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How to Remove Pages from Watercolour Blocks and why you should try them!


I get a lot of questions from students about Watercolour blocks and often first time watercolourists buy one and unsure how to use it. Like most art supplies, they rarely come with instructions! 

I have good news though, they are actually quite easy to use and really great for Plein Air painting. 

What are Watercolour Blocks?

Watercolour Blocks are pads of watercolour paper with the edges gummed together. If you have ever used a notepad with glue at the top fastening the pages, this is the same idea, but the pages are gummed all the way around. Depending on the brand, some are gummed on two edges, and some four. 

This helps prevent the paper from rippling, and if you are using a lot of water or heavy washes, it prevents subsequent pages from becoming wet and marked up, like they might in a sketchbook.  

They come in various sizes, though generally smaller than 11 x 14.  Arches makes a popular high quality watercolour block in various sizes and finishes.  I also love the Fluid Brand 100% cotton line. It is a bit more affordable and I find it to be great quality. These come in 140 lb and 300 lb, Hotpress and Coldpress and they also make a non-cotton line as well. In my video above, I'm using the 300lb Coldpress 8 x 8 inch block. 

Why Use Watercolour Blocks?

The gummed edges lets you use the paper without stretching it or taping it down. Unlike a sketchbook, it allows heavier washes and also allows you to remove the pages cleanly after you finish painting. You can also work right to the edge without any marks from tape or clips. 

For Plein Air painting and painting on the go, they are super convenient. They allow you to work directly on the block, without the need need to carry an extra board and tape and it keeps your unused pages protected. 

Watercolour blocks do tend to be more expensive and you have to complete one page before moving onto the next, however they often have higher quality paper than what you find in many watercolour sketchbooks.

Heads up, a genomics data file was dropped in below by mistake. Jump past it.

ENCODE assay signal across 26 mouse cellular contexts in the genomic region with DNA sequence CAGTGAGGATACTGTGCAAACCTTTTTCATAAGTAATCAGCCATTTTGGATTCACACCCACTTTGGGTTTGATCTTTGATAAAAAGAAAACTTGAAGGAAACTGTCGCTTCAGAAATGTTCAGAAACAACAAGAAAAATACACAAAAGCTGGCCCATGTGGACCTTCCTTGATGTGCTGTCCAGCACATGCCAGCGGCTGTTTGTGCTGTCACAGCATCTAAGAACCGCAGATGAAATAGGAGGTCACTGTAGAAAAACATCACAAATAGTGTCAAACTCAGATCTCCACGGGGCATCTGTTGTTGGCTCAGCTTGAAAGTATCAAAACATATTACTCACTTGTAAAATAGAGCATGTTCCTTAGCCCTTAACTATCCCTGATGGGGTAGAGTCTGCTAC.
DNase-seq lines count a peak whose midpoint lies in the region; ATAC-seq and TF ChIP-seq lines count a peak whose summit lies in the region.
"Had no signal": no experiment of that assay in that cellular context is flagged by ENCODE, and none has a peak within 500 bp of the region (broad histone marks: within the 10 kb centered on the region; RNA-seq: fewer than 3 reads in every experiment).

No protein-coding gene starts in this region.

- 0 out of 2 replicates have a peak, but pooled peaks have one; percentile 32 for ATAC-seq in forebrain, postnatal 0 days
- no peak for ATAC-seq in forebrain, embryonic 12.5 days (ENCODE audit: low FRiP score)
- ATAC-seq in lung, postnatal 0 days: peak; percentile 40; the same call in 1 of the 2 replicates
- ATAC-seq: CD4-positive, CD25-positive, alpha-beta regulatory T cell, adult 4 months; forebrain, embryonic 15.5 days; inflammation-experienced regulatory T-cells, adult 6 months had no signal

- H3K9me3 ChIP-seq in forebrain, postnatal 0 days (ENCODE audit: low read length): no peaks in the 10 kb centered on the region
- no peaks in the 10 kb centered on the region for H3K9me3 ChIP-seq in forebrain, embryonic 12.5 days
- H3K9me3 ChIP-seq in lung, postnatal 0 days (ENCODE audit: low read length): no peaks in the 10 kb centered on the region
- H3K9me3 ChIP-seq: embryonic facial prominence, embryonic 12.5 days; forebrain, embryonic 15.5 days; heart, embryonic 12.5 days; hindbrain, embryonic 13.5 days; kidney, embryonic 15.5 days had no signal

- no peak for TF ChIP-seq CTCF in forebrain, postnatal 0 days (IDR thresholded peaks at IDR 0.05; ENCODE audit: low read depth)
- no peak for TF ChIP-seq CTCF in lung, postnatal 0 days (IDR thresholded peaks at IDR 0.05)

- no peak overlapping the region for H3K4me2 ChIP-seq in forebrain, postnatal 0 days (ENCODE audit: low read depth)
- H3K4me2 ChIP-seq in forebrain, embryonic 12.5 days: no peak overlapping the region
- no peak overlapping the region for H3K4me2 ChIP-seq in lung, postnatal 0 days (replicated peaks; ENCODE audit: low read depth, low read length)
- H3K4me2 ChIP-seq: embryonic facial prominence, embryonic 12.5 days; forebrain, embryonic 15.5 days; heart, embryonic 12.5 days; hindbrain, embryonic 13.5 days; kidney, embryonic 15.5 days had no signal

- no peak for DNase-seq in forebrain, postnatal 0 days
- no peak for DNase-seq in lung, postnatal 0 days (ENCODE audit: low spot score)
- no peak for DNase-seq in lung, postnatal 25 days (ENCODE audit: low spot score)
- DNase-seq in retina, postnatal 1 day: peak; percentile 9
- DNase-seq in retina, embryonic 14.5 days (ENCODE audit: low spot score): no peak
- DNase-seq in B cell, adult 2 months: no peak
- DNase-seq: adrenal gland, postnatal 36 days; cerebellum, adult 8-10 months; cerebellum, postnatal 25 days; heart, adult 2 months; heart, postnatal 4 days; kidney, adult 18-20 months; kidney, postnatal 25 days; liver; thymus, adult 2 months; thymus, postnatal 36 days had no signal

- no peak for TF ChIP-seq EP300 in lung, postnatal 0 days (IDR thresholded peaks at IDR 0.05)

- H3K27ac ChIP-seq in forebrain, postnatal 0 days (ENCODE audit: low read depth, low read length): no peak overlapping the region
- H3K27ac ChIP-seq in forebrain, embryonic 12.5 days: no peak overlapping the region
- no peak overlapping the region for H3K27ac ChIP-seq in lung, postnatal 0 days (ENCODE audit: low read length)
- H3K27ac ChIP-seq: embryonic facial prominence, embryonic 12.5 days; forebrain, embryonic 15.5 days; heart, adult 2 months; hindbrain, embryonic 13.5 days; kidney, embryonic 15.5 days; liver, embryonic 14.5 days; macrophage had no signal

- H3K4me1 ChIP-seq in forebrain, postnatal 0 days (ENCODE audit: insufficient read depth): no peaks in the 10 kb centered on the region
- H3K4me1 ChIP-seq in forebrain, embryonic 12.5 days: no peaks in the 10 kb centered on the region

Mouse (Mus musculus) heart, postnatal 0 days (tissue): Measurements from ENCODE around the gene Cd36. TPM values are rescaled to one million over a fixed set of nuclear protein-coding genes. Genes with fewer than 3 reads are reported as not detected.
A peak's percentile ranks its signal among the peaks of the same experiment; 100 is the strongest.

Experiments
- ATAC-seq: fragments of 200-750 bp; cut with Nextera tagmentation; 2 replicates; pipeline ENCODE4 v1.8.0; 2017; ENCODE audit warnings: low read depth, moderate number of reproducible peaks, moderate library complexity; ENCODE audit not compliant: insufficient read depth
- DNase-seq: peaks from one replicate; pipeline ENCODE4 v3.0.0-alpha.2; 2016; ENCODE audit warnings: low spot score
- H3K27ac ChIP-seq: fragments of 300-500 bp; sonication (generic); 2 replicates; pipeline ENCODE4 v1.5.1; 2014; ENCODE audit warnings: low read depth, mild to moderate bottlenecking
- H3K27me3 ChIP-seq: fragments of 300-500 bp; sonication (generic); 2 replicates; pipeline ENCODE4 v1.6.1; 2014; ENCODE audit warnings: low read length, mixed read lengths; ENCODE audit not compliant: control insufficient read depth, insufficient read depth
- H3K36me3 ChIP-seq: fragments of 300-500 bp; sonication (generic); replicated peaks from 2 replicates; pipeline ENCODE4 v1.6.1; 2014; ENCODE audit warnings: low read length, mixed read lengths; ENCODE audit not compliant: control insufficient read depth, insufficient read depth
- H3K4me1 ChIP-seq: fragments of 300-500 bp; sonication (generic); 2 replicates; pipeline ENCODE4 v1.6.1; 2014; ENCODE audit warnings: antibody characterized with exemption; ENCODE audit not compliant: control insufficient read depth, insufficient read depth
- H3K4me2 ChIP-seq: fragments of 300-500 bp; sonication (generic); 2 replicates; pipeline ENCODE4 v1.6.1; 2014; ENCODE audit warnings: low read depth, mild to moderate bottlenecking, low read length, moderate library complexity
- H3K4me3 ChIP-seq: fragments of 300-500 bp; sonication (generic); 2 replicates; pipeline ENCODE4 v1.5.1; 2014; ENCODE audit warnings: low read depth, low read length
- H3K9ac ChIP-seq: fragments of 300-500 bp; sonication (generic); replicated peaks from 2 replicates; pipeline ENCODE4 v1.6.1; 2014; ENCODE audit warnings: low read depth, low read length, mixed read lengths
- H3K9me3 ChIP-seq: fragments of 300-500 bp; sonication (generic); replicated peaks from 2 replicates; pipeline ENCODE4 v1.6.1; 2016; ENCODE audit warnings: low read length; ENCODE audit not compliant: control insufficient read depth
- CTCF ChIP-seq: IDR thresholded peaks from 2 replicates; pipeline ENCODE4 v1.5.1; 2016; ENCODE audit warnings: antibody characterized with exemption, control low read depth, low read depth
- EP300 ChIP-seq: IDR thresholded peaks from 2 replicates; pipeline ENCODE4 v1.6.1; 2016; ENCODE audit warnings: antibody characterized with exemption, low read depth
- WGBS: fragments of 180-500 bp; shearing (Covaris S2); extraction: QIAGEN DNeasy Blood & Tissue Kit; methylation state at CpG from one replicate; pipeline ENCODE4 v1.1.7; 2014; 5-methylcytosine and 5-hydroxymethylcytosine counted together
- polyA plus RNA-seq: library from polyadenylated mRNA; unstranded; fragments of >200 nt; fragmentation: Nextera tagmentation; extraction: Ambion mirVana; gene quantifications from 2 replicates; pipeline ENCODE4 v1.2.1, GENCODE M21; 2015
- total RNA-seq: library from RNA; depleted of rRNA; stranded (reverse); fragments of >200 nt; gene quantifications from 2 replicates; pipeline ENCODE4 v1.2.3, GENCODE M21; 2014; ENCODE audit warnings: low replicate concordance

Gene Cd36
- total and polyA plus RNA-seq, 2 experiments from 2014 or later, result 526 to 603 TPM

How to Remove the Individual Pages

When you are ready to remove the pages and start a new painting, find the gap between the glued edges. Some brands have one side of the paper completely open, and many brands have a 1 or two inch gap. Into this gap, insert a knife or flat sharp(ish) object(a palette knife works great, but in a pinch I've used a ruler or a credit card). Then slide the knife around the block, "slicing" through the glue and releasing the page. There's a full video above of me doing this on my Youtube Channel.  

Be very careful as you remove the pages and try to wait until your painting is completely dry. I've ripped quite a few pages removing too eagerly. 

Final Thoughts

If you do a lot of plein air painting or travel and want to paint smaller watercolours  with little prep or fuss, watercolour blocks are great! However, they cost is higher than traditional paper or pads, so I generally don't recommend them for studio painting or practice. 

People that enjoy a lot of sketching and like to keep their work in one place might prefer a watercolour sketchbook. 

What do you think? Watercolour Blocks or Pads? 


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